Sahara and Sipchem Agree Merger
Following the resumption of discussions in March, Sahara Petrochemicals and Saudi International Petrochemical (Sipchem) have signed a non-binding memorandum of understanding (MoU), paving the way for a merger of equals.
The companies had previously signed an MoU in December 2013 after talks had progressed to an advanced stage. However, they eventually abandoned their merger plans in June 2014, blaming Saudi Arabia’s inadequate regulatory framework for the collapse of the deal. It is not clear what particular regulatory changes have changed since then.
Now, Sahara and Sipchem have preliminarily agreed a valuation, subject to completion of due diligence and finalizing a binding implementation agreement. The companies will work to enter into such an agreement no later than Feb. 28, 2019, unless they agree to an extension.
Under the terms of the MoU and following execution of the binding implementation agreement, Sipchem will offer to buy all shares from Sahara’s shareholders, issuing 0.8356 of its own shares for each Sahara share. The proposed transaction will result in Sahara and Sipchem each owning 50% of the combined group.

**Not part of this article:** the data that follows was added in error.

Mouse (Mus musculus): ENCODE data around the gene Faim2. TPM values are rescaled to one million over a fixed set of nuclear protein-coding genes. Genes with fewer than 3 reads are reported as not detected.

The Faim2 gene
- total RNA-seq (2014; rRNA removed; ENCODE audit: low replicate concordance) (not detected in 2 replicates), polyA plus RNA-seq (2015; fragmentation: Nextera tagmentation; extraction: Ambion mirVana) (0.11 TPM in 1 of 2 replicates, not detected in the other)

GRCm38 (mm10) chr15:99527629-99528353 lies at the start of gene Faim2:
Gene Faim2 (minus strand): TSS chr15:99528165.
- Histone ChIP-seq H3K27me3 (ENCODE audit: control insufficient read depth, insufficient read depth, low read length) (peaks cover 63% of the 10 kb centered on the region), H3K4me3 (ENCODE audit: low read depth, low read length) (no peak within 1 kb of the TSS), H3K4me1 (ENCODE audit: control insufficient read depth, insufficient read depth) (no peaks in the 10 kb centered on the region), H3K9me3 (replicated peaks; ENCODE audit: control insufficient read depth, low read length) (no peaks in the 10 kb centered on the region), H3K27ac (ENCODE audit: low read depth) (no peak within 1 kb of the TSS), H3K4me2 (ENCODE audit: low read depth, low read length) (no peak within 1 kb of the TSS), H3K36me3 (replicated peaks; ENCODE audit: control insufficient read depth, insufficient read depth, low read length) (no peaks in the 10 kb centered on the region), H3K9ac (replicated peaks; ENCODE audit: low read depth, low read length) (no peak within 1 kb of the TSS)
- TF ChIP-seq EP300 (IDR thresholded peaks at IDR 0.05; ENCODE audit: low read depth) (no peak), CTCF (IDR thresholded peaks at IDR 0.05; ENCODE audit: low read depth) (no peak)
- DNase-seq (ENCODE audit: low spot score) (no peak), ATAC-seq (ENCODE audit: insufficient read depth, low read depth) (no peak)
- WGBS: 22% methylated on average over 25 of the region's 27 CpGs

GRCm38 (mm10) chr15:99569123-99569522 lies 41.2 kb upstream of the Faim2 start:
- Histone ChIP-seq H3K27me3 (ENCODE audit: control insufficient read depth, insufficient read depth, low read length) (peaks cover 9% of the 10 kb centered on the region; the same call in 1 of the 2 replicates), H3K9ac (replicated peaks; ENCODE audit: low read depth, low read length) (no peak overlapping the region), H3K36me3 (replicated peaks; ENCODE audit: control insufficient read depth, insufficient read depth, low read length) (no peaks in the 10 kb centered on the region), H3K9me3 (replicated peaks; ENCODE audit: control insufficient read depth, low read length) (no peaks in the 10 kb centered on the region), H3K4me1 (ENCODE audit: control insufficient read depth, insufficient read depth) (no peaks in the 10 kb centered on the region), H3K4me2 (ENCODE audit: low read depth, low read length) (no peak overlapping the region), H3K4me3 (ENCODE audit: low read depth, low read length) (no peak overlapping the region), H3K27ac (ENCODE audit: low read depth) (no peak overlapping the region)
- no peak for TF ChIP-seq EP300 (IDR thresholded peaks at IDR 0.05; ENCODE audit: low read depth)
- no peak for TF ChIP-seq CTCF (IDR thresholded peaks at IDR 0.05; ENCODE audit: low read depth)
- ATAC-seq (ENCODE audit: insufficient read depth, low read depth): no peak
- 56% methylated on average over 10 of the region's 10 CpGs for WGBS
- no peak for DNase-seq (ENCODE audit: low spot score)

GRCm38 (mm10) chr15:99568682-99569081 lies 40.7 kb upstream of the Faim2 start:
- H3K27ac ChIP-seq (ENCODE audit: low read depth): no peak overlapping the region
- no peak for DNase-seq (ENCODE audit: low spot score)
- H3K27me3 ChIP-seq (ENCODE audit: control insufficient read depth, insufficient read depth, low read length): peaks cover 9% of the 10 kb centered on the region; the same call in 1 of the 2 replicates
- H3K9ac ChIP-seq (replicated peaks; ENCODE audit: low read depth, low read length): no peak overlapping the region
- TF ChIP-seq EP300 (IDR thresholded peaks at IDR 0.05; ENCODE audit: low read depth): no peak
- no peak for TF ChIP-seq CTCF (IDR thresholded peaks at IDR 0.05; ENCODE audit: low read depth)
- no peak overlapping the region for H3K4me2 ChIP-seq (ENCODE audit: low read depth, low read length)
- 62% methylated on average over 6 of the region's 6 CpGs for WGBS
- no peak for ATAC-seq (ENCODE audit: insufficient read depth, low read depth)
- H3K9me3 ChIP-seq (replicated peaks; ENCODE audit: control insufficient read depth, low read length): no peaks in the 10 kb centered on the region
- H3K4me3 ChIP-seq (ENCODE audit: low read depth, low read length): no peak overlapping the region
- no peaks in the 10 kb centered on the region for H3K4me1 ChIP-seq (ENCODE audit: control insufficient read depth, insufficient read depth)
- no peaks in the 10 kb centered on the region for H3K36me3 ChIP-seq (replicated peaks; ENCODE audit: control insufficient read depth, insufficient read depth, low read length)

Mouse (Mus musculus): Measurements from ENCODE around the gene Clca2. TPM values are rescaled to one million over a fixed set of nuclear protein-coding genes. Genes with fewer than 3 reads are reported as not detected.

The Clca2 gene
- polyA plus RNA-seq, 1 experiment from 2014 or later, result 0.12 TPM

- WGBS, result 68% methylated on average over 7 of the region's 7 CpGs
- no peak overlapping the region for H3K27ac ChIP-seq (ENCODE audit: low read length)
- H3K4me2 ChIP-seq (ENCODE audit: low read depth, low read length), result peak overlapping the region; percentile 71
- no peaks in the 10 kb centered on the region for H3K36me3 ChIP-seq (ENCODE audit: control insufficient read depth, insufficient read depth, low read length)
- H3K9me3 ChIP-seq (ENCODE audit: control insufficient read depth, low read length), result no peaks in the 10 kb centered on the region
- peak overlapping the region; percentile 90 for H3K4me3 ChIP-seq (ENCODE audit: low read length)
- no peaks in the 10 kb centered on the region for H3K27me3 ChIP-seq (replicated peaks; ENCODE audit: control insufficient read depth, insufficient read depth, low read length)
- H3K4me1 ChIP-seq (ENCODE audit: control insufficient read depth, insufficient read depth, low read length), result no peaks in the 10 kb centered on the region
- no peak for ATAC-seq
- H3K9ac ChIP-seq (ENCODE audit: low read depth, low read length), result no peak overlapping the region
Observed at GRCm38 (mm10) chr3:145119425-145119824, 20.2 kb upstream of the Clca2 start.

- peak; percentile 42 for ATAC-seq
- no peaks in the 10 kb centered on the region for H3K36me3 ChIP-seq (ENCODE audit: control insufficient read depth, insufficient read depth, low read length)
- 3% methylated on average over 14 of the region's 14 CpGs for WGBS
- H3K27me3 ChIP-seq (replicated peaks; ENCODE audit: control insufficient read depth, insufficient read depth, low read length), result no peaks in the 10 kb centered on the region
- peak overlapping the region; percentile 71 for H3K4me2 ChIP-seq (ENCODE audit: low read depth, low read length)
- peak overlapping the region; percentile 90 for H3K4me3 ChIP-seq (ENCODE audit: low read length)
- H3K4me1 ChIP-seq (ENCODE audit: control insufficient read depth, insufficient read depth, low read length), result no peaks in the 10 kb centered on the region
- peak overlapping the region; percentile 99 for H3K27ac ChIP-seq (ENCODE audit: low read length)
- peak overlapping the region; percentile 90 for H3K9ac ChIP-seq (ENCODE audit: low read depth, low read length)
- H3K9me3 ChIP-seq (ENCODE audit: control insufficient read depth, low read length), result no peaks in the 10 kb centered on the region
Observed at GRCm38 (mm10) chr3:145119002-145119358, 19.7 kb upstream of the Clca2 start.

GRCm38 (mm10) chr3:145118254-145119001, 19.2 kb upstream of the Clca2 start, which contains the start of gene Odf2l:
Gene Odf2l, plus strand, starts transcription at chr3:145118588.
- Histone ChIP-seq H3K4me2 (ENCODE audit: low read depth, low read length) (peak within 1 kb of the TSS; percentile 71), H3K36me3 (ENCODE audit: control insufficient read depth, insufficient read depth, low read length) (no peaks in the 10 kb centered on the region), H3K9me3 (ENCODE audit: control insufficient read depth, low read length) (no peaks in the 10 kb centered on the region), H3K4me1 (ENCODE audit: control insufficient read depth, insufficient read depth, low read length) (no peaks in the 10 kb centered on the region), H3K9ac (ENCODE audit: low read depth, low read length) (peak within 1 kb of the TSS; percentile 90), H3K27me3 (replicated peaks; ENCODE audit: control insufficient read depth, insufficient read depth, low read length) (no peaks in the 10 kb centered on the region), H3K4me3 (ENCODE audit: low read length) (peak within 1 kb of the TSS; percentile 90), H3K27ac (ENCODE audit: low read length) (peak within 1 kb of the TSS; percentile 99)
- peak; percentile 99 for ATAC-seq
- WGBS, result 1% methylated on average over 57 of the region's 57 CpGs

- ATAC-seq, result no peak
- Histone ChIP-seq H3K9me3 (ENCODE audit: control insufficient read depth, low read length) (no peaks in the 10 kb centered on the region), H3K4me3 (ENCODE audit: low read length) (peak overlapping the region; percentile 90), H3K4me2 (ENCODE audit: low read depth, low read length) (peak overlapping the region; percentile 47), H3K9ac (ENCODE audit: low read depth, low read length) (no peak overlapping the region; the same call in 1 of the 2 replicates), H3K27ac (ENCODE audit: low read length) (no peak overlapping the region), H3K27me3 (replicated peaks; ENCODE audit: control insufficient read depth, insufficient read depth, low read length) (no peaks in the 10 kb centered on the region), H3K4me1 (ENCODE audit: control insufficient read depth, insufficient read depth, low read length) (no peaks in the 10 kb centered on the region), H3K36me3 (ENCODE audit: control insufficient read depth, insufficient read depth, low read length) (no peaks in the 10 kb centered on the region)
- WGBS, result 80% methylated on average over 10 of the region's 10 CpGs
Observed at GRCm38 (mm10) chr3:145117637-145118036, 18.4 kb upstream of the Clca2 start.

Along with revenue and cost synergies, Sahara said it expects the merger to deliver multiple strategic benefits. These include strengthening product portfolios, diversifying feedstock supply and expanding presence along the value chain; increasing scale and resilience in petrochemicals, both in the Kingdom and internationally; building on both companies’ competitive advantages and complementary capabilities to provide commercial, operational and functional benefits; driving efficiency and productivity of their industrial assets at Jubail; and creating a platform with improved financial resources, capital market access, and product and technological expertise to take advantage of local and international growth opportunities, both organic and inorganic.
The proposed merger remains subject to several approvals, including the Extraordinary General Assemblies of Sahara and Sipchem, regulatory clearance, among others.
The Zamil Group, one of Saudi Arabia’s prominent family businesses, is a significant shareholder in both Sahara Petrochemicals and Sipchem, along with the government.